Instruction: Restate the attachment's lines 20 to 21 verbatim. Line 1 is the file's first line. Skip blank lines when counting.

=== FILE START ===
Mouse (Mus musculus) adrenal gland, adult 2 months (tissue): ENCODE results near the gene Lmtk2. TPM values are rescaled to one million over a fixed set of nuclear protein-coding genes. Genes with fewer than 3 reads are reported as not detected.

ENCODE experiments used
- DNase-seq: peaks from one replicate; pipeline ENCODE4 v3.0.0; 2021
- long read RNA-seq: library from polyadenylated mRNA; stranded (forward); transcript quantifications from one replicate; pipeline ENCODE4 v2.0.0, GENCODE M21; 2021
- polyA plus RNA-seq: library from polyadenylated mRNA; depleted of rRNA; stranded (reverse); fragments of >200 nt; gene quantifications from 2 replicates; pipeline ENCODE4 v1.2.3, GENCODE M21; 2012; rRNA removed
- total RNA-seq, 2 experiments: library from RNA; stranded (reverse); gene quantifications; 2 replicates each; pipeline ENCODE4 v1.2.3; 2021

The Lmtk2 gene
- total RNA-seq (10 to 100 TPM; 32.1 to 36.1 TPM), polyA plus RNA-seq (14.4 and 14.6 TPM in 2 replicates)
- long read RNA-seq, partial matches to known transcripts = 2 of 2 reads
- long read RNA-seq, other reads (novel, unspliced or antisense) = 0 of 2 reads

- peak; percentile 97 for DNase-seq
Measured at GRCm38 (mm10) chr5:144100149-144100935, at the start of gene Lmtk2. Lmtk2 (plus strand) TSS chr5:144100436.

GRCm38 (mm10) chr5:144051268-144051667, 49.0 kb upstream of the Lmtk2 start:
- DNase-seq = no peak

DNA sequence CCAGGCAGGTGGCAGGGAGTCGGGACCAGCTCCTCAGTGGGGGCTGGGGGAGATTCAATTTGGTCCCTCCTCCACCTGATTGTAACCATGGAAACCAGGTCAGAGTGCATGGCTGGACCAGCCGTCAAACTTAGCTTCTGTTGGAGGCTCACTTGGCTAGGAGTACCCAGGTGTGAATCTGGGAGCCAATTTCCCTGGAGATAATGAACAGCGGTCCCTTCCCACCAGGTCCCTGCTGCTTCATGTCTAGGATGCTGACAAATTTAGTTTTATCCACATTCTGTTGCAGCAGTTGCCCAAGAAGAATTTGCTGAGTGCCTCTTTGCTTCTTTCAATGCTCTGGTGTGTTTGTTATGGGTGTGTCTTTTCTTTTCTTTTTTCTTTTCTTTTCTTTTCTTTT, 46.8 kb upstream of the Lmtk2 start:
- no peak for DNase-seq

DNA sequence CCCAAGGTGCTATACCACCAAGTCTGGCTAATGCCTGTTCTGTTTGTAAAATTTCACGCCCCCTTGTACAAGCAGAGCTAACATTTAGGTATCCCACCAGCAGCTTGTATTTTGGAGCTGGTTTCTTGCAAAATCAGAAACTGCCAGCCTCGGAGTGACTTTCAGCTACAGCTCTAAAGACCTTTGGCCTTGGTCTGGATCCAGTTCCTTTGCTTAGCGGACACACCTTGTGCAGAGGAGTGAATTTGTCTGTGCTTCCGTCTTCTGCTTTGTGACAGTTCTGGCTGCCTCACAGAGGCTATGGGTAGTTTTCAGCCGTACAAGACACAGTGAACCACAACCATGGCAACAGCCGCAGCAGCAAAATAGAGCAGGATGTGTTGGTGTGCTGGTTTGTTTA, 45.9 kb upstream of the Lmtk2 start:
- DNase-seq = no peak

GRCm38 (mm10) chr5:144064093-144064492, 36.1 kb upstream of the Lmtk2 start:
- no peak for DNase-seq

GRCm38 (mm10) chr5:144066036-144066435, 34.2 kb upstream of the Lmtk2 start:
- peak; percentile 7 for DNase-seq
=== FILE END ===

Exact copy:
- no peak for DNase-seq

GRCm38 (mm10) chr5:144066036-144066435, 34.2 kb upstream of the Lmtk2 start: